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Click here for a closer look. Photograph by BMW.
Click here for a closer look. Photograph by BMW.
Click here for a closer look. Photograph by BMW.
Click here for a closer look. Photograph by BMW.
Click here for a closer look. Photograph by BMW.

Story by BMW: 01 March 2000

The BMW X5 Le Mans experimental vehicle- a truly unique car

An impressive study demonstrates the sheer size of the technical potential the X5 actually has on tap under extreme conditions: The X5 Le Mans is propelled by the V12 engine carried over from the Le Mans winning car, with unparalleled performance at a corresponding level. This means that the engine of the X5 Le Mans experimental vehicle performs a power unit developing 700 bhp (514 kW) and has a torque of 720 Nm (531 lb-ft) at 5000 rpm, which accelerates this experimental car from a stand-still to 100 km/h in 4.7 seconds. Top speed is 278 km/h (173 mph).

The idea behind the X5 Le Mans experimental vehicle originates primarily from a technical ambition: BMW's engineers wanted to explore and demonstrate the X5's real absolute limits in practice. As a kind of welcome side effect, their efforts produced a compelling showpiece whose powerful looks reflect its impressive inner values.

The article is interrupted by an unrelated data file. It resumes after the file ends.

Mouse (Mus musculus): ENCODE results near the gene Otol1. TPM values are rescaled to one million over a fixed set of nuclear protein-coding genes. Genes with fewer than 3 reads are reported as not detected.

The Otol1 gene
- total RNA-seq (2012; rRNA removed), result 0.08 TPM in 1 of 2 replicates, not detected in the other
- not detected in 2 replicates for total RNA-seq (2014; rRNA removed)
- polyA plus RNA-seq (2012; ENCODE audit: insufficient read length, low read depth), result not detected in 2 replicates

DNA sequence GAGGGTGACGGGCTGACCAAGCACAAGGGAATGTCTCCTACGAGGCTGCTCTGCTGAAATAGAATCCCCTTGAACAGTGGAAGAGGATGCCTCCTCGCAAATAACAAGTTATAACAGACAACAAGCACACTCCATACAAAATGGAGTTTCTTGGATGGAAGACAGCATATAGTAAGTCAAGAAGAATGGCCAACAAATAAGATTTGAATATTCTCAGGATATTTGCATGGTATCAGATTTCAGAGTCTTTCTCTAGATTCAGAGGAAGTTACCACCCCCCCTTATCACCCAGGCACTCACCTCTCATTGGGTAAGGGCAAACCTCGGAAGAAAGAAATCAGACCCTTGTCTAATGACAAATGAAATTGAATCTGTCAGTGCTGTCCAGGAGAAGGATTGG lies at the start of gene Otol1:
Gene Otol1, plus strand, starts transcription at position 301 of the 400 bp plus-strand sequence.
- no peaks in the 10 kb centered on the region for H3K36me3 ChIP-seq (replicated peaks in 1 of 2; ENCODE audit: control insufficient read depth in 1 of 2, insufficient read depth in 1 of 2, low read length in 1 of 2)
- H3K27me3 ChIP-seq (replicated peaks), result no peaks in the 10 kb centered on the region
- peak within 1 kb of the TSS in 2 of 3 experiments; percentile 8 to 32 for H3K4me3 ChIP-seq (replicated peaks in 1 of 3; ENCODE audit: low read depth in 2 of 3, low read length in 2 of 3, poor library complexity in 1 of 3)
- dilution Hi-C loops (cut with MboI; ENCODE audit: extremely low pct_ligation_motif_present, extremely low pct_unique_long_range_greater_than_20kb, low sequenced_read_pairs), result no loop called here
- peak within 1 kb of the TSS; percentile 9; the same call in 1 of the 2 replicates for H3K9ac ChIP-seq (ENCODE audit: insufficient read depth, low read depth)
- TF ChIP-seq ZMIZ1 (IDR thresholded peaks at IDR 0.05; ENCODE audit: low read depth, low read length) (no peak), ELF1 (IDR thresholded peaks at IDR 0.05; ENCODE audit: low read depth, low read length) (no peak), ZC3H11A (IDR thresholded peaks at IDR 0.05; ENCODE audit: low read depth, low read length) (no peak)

Racing-car technology
The most striking change to the exterior is the bonnet scoop for the air from the radiator. Further exterior modifications were made at the front and rear bumper covers, the wing skirts and sill covers, the exterior mirrors and wheels. The chassis with 20-inch wheels was lowered by 30 millimetres (1.18 inches). Depending on the type of duty this car is applied to, 315/35 or 275/40 tyres are mounted on its front wheels, while its rear wheels are generally fitted with 315/35 tyres. Axle load distribution is almost ideal, at 51:49% front/rear.

Exterior dimensions are basically the same as on the standard X5. The interior, on the other hand, looks quite different, with a definite high-tech touch. The more comfortable standard seats were replaced by four bucket seats with a particular emphasis on sportiness, and aluminium stands out as a predominating element throughout.

Award-winning power unit: BMW engine sets racing-sports standards
BMW's six-litre V12 engine is the perfect engine to meet the challenge of sports-car competitions. In 1995 this engine celebrated its first great triumph as the winner of the 24 Hours of Le Mans - powering the closed McLaren BMW sports car. BMW's greatest success with this power unit was the BMW V12 LMR's final win in the legendary 24-hour race in 1999. For racing use, the engine's output was derated to approx. 580 bhp (426 kW) by installing air supply limiters.

The X5 Le Mans is a one-of-a-kind vehicle and it is not for sale. There are no plans to produce it in small batches or on a larger scale.